When they came to the place called the Skull, they crucified him there, along with the criminals—one on his right, the other on his left. Jesus said, “Father, forgive them, for they do not know what they are doing.” And they divided up his clothes by casting lots. The people stood watching, and the rulers even sneered at him. They said, “He saved others; let him save himself if he is God’s Messiah, the Chosen One.” The soldiers also came up and mocked him. They offered him wine vinegar and said, “If you are the king of the Jews, save yourself.” There was a written notice above him, which read: this is the king of the jews.

Luke 23:33-38

Forgiveness is so remarkable that it makes headlines. Just from this month’s news:

Beyond danger or losses, there was also the rather multicultural “Ghanaian slapped with hot Pizza ‘forgives’ Korean boss,” and to extend the grace even to an East Coast utility company, “Woman forgives Con Ed for everything.”

Suffering, injury, and hardship are pretty universal experiences. Not every person shares every struggle, and what’s hard for me may not be hard for you, and vice versa. But no one is exempt from the struggles… pain… losses. And without a doubt, you and I will experience something in life that brings up the need for forgiveness. And equally without a doubt, we already have.

Yet the fact that there is an offense or injury out there needing forgiveness doesn’t mean that forgiveness happens. Letting go of one thing that happens in a moment can be surprisingly difficult. Let alone something that happens over and over and over again. And we tend to latch onto small infractions just as much as life-altering tragedies.

And that’s what makes Jesus’ words so remarkable.

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You see, forgiveness has been big news before. I suppose you could say that when Jesus prayed, “Father, forgive them,” it became the headline of his final words that Friday.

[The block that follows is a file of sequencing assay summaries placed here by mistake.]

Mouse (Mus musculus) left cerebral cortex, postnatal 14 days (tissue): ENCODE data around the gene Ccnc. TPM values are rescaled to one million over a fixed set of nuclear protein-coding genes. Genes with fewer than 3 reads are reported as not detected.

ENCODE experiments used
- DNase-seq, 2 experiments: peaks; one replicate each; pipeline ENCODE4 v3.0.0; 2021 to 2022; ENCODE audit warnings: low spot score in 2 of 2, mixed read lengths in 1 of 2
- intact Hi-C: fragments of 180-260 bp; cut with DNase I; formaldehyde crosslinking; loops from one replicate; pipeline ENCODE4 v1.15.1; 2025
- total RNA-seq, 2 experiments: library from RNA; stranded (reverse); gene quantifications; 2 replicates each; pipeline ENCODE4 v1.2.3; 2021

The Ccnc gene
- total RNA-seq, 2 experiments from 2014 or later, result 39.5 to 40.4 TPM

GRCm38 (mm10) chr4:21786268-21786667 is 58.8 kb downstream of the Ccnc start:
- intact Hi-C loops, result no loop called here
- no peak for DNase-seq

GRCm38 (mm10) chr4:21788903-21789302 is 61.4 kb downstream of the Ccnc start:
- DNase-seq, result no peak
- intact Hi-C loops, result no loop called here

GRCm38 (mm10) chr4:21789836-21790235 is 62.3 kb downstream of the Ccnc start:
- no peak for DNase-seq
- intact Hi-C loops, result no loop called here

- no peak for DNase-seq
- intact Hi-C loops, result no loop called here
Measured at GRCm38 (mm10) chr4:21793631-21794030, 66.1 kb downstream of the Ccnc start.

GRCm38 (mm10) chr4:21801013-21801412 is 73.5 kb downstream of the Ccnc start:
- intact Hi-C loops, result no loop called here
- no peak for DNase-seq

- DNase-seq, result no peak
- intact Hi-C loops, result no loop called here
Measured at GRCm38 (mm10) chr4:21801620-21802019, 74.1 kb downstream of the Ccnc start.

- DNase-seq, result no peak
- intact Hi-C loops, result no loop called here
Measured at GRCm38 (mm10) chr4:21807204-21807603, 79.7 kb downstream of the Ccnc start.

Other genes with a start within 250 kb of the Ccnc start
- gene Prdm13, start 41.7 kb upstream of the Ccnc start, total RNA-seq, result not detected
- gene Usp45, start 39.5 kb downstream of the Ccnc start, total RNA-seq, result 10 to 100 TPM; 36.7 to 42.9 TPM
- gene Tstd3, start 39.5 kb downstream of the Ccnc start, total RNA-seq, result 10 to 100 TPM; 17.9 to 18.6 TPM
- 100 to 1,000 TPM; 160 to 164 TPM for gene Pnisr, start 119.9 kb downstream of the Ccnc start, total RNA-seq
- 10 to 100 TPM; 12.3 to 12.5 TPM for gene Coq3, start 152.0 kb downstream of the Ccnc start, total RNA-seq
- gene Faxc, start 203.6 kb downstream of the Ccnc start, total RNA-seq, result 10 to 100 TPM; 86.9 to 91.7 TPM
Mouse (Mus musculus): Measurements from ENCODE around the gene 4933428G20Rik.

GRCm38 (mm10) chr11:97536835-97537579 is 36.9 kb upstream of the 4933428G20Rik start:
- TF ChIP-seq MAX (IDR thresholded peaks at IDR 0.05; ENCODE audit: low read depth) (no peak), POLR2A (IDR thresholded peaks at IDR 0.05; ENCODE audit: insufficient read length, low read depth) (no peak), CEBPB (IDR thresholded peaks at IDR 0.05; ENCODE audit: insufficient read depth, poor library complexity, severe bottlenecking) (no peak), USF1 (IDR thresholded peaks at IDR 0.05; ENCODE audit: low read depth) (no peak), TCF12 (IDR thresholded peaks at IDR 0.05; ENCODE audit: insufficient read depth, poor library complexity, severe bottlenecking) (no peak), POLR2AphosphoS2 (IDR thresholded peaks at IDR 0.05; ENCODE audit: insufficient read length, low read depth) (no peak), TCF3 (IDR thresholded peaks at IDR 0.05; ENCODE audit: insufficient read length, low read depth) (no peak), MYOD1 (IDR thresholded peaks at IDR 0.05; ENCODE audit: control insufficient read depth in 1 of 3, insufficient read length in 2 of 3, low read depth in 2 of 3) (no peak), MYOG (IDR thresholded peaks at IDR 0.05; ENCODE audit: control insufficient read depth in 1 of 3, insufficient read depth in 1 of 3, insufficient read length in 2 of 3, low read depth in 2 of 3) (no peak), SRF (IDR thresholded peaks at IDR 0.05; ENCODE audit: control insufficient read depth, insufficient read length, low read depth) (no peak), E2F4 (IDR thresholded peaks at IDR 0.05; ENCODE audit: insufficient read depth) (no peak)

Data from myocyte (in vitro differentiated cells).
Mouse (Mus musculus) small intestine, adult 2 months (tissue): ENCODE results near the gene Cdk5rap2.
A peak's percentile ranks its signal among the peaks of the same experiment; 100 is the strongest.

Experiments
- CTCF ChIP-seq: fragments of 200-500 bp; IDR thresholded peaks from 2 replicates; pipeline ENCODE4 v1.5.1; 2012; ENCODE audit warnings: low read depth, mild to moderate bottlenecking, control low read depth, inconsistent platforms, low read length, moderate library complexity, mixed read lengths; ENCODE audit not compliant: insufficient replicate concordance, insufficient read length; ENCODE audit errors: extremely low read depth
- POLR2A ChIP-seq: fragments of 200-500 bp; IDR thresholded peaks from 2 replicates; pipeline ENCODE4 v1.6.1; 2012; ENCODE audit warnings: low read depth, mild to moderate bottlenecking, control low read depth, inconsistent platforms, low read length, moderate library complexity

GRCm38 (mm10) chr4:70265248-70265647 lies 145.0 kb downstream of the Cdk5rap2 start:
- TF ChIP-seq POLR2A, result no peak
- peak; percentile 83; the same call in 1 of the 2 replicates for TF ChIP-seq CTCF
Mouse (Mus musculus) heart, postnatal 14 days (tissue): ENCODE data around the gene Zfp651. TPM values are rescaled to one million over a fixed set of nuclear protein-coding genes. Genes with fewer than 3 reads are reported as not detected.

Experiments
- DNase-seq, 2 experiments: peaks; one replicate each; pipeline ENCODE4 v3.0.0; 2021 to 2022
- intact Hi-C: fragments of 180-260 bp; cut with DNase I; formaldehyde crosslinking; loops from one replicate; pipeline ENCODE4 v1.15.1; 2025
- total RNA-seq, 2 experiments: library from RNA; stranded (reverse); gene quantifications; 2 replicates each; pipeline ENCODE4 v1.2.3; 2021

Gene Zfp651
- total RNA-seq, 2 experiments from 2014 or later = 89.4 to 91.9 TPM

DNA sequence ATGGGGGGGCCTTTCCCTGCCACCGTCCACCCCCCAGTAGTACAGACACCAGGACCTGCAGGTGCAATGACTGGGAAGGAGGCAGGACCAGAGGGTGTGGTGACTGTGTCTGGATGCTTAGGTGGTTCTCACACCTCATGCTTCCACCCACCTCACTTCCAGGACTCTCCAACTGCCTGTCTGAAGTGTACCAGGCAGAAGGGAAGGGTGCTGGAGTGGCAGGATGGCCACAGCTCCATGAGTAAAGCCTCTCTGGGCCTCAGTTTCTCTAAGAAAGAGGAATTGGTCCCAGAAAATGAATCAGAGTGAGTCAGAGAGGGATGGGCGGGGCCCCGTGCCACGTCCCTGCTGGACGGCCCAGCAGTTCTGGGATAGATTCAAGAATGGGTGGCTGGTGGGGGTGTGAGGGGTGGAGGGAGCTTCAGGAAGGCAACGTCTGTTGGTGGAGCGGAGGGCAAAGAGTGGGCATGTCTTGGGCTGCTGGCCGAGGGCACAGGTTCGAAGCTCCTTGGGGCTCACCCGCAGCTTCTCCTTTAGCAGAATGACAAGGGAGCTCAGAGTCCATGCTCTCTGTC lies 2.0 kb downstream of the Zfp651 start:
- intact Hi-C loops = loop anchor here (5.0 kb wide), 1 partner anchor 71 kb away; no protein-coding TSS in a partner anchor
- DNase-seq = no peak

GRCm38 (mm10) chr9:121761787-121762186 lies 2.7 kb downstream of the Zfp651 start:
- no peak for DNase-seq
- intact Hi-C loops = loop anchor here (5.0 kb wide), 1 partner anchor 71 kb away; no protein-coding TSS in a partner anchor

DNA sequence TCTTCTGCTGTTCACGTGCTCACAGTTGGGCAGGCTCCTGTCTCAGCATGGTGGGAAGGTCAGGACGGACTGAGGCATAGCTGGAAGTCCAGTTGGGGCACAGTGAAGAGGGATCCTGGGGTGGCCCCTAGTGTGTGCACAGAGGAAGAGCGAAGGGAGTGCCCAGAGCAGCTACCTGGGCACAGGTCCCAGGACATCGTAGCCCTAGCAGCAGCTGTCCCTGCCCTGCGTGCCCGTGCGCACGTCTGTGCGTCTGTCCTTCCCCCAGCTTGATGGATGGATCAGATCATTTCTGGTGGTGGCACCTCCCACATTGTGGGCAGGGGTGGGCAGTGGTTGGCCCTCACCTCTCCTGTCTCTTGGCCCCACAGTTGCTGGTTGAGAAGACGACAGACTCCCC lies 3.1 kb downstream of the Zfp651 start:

He didn’t wait until heaven to look back and say, “Father, forgive them.”

He didn’t wait for the angels to announce at his empty tomb, “Jesus asked his Father to forgive you.”

He didn’t wait and have the apostles just add it into Scripture later.

It came first. The first recorded statement we have from Jesus as he hung bloodied and beaten on the cross on which he would give up his life in a few torturous hours is for a kind of grace to be extended to his killers that we struggle to extend to family, friends, and even strangers who frustrate us as we navigate this world.

While the church has always taught forgiveness, even pop psychology has come to recognize its healing value, and we do hear more often than ever that those who have suffered a tragedy—perhaps the loss of a child or spouse or other loved one at the hands of someone else—are extending forgiveness right away. Many people cheer them on and are moved by their mercy. A whole bunch of others wonder if they’ve lost their minds. And that’s because our prevailing culture has painted itself into a corner that it should have seen coming but can’t get itself out of. Why? Well Jesus knew why: we don’t know what we’re doing. And that’s another remarkable thing about his first statement from the cross:

“Father, forgive them, for they do not know what they are doing” (Luke 23:34).

You see, more than 50 years ago, people who considered themselves rather enlightened encouraged everyone to be free—do what feels good, follow your own rules and not anyone else’s, and make love, not war. The promised result: liberation and blissful peace and harmony.

What has evolved, however, is a culture that is too often over-sensitive, ungracious, and anything but liberated. And people are widely beginning to recognize there’s a problem, even if unable to see the solution. In fact, 2015 was called by many Americans, “The Year Everyone Was Offended by Everything.” Perhaps you saw an article or meme (or a few) circulate on social media. But what’s stunning is that a Google search on the topic pulled up 14.9 million results. Apparently just about everyone agrees that everyone was offended by everything.

It’s kind of hard to understand how a culture so bent on teaching us to just be happy should be so… unhappy. Except that, if you dissect it, it was inevitable.

I don’t think that the me-first, “do what feels right” movements anticipated that freedom from judgment also meant freedom from grace… and without grace, the only thing you have left is judgment.

“Don’t judge me” has become such a common phrase that it’s often used as a humorous “accept me as I am” plea. Ironically you could call that a request for grace. But the intention? That universal rules would go away. “I want my own truth.” “What’s true is only what’s true for me.” Of course, if we accept that, then there is no way we can judge somebody else—unless we share their “truth.”

Unfortunately, though, if you mess up according to your own rules, you can’t come back from that without grace. And who’s going to give it to you?